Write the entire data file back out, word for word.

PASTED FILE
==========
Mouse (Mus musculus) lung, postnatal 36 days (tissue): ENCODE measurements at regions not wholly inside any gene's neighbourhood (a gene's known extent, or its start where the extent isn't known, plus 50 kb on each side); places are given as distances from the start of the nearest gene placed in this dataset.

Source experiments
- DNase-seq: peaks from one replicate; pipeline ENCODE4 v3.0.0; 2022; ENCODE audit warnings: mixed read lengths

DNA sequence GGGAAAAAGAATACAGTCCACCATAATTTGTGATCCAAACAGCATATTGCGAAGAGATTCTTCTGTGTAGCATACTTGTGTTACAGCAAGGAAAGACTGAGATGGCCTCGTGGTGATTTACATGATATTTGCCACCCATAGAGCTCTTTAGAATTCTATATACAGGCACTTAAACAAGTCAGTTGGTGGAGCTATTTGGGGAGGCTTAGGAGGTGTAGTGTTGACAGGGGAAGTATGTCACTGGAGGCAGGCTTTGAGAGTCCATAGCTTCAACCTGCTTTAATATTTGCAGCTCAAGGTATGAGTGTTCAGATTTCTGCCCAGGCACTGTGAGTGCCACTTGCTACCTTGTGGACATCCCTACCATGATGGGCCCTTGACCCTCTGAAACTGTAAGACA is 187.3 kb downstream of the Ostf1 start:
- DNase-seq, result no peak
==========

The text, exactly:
Mouse (Mus musculus) lung, postnatal 36 days (tissue): ENCODE measurements at regions not wholly inside any gene's neighbourhood (a gene's known extent, or its start where the extent isn't known, plus 50 kb on each side); places are given as distances from the start of the nearest gene placed in this dataset.

Source experiments
- DNase-seq: peaks from one replicate; pipeline ENCODE4 v3.0.0; 2022; ENCODE audit warnings: mixed read lengths

DNA sequence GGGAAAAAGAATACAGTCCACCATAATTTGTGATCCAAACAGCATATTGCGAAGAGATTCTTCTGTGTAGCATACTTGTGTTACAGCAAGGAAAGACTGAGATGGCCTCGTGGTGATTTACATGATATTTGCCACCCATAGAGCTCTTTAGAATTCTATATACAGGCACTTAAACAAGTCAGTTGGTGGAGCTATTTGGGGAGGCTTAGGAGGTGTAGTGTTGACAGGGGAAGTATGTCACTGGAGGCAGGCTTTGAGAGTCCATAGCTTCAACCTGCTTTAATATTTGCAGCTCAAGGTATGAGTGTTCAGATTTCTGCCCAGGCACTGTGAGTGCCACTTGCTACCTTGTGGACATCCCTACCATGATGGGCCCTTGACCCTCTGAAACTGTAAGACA is 187.3 kb downstream of the Ostf1 start:
- DNase-seq, result no peak